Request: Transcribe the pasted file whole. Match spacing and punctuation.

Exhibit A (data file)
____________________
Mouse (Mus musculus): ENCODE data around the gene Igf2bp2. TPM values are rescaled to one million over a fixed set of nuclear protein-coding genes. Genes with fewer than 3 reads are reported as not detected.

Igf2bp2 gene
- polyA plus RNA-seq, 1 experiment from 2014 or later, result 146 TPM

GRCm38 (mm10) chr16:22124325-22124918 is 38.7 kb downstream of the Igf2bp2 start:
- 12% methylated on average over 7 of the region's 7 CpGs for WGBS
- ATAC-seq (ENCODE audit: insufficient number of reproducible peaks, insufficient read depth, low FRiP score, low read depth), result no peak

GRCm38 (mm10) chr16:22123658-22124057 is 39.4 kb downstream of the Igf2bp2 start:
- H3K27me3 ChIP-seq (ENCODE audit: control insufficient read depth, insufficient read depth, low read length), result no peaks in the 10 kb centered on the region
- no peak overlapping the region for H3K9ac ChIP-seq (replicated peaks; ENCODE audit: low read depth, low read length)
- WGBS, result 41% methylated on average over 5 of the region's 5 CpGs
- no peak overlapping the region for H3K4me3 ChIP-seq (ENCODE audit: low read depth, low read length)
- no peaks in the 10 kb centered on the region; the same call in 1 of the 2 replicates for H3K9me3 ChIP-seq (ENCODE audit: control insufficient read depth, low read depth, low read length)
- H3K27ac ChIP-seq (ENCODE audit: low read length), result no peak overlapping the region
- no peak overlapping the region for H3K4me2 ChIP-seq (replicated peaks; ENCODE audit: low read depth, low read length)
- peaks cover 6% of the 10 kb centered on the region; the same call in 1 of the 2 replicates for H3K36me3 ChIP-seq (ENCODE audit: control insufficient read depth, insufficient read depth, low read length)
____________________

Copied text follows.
Mouse (Mus musculus): ENCODE data around the gene Igf2bp2. TPM values are rescaled to one million over a fixed set of nuclear protein-coding genes. Genes with fewer than 3 reads are reported as not detected.

Igf2bp2 gene
- polyA plus RNA-seq, 1 experiment from 2014 or later, result 146 TPM

GRCm38 (mm10) chr16:22124325-22124918 is 38.7 kb downstream of the Igf2bp2 start:
- 12% methylated on average over 7 of the region's 7 CpGs for WGBS
- ATAC-seq (ENCODE audit: insufficient number of reproducible peaks, insufficient read depth, low FRiP score, low read depth), result no peak

GRCm38 (mm10) chr16:22123658-22124057 is 39.4 kb downstream of the Igf2bp2 start:
- H3K27me3 ChIP-seq (ENCODE audit: control insufficient read depth, insufficient read depth, low read length), result no peaks in the 10 kb centered on the region
- no peak overlapping the region for H3K9ac ChIP-seq (replicated peaks; ENCODE audit: low read depth, low read length)
- WGBS, result 41% methylated on average over 5 of the region's 5 CpGs
- no peak overlapping the region for H3K4me3 ChIP-seq (ENCODE audit: low read depth, low read length)
- no peaks in the 10 kb centered on the region; the same call in 1 of the 2 replicates for H3K9me3 ChIP-seq (ENCODE audit: control insufficient read depth, low read depth, low read length)
- H3K27ac ChIP-seq (ENCODE audit: low read length), result no peak overlapping the region
- no peak overlapping the region for H3K4me2 ChIP-seq (replicated peaks; ENCODE audit: low read depth, low read length)
- peaks cover 6% of the 10 kb centered on the region; the same call in 1 of the 2 replicates for H3K36me3 ChIP-seq (ENCODE audit: control insufficient read depth, insufficient read depth, low read length)